New York State Pension to Go Green, Divest From Fossil Fuels

In this Jan. 1, 2019 file photo, New York State Comptroller Thomas DiNapoli delivers his address after taking his oath of office. (AP Photo/Richard Drew)

The New York State Common Retirement Fund, one of the world’s largest and most powerful, will divest from fossil fuel stocks in the coming years.


The pension fund, with approximately $226 billion worth of assets, will no longer invest in energy sources like oil sands, shale, and gas. It is the third-largest public pension fund in the country, and invests the assets of more than 1 million New York residents.

A review of all companies the fund invests in, to determine if they meet the fund’s clean-energy standards, will be completed in 2025. The goal is to “transition its portfolio to net zero greenhouse gas emissions by 2040,” according to State Comptroller Thomas DiNapoli’s office.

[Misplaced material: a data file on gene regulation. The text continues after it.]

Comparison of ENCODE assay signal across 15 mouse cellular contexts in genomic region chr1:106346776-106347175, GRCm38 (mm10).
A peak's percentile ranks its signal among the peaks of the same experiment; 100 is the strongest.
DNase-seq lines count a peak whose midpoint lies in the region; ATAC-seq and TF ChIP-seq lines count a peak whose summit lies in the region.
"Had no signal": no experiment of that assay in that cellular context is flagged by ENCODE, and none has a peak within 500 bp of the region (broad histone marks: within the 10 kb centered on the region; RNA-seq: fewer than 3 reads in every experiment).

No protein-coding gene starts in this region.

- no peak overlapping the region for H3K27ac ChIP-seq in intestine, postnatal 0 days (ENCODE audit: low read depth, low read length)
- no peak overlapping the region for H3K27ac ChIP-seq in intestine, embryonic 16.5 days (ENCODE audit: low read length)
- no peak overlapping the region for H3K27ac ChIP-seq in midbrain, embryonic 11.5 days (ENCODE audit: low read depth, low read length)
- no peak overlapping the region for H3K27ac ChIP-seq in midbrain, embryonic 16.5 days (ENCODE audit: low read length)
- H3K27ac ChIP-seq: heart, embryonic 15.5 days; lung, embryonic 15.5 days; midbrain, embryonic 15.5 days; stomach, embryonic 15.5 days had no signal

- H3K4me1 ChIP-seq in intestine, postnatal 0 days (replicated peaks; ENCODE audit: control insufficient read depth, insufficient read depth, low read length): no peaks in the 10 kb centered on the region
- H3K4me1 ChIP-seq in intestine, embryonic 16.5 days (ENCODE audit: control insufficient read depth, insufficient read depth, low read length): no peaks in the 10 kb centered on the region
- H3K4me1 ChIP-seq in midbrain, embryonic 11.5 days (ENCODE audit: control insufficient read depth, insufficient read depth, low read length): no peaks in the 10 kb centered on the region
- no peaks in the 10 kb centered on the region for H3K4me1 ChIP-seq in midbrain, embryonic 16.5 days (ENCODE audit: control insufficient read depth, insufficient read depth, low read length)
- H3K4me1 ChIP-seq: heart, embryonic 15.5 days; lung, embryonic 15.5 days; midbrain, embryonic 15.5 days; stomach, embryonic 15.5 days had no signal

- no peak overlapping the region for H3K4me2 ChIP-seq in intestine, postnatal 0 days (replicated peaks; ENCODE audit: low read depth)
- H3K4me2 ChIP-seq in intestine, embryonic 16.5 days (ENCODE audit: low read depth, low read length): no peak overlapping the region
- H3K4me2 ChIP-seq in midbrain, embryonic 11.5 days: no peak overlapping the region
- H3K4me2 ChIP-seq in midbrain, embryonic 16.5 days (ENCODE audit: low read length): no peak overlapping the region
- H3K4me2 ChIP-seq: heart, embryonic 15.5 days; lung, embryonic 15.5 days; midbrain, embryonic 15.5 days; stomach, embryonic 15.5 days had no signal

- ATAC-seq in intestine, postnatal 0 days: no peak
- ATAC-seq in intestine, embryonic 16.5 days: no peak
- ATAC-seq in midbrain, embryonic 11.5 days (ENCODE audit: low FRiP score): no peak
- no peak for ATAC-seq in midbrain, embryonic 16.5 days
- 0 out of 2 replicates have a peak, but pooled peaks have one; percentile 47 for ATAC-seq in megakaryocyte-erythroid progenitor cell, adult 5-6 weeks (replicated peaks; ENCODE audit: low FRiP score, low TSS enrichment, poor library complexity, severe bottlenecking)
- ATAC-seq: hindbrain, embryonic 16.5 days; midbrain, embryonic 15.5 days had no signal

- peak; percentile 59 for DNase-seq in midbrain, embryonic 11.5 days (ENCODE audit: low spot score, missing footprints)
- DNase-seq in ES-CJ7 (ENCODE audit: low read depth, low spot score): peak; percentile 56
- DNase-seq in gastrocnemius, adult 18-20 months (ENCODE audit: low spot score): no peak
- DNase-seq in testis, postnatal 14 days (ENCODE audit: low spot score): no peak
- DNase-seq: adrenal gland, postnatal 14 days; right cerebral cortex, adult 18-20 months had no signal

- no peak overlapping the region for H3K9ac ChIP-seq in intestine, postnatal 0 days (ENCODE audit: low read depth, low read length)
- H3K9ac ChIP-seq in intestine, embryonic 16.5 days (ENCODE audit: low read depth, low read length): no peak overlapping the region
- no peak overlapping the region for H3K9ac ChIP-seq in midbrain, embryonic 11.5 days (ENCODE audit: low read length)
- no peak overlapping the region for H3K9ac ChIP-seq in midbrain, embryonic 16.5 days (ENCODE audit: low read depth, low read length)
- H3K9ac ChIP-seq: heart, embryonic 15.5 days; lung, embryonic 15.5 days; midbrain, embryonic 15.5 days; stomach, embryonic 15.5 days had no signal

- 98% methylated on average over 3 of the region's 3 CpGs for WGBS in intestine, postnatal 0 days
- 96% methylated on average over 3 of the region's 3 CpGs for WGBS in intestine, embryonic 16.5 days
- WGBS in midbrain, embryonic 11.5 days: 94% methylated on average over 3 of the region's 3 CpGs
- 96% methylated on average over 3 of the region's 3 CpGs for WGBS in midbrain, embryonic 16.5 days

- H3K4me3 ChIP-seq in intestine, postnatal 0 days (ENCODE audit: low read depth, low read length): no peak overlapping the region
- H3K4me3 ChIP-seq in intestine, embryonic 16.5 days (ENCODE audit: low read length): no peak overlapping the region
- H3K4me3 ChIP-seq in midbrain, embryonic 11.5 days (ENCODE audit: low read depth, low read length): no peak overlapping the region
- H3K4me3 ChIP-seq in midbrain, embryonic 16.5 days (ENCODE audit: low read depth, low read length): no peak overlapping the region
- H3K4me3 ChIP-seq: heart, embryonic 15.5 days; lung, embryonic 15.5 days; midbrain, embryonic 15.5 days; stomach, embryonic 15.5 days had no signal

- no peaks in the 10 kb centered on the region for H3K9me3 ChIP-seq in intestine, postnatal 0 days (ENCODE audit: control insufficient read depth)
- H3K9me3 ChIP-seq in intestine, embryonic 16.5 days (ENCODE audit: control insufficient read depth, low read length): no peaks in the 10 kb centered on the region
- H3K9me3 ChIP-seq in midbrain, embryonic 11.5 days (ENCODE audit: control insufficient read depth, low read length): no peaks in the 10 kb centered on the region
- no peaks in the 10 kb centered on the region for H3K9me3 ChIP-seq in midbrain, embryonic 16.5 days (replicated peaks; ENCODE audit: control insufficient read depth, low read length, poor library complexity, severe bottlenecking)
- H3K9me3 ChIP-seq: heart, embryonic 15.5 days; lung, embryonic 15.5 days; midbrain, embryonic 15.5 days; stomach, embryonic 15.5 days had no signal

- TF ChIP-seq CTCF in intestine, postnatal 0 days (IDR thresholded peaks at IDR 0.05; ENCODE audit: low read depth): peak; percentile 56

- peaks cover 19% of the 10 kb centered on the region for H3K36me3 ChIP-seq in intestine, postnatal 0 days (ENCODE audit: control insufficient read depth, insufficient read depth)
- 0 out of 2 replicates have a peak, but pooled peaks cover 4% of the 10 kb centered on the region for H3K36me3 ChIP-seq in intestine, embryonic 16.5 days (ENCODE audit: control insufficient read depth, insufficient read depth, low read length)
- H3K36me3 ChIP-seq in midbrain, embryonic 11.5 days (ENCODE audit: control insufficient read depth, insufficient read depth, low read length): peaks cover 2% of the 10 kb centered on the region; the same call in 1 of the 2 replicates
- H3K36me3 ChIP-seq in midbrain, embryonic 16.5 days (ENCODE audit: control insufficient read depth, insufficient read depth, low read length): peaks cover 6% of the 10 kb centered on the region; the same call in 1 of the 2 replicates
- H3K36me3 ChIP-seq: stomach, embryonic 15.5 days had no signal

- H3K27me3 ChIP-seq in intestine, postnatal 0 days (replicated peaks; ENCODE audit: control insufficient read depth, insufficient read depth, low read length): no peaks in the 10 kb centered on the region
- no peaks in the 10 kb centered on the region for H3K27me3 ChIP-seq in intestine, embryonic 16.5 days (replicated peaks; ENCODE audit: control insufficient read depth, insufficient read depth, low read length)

“New York State’s pension fund is at the leading edge of investors addressing climate risk, because investing for the low-carbon future is essential to protect the fund’s long-term value,” DiNapoli said in a statement. “Achieving net-zero carbon emissions by 2040 will put the Fund in a strong position for the future mapped out in the Paris Agreement. We continue to assess energy sector companies in our portfolio for their future ability to provide investment returns in light of the global consensus on climate change. Those that fail to meet our minimum standards may be removed from our portfolio.”

New York City Mayor Bill de Blasio applauded DiNapoli’s announcement, saying, “Fossil fuels not only harm our planet – they’re a bad investment.”


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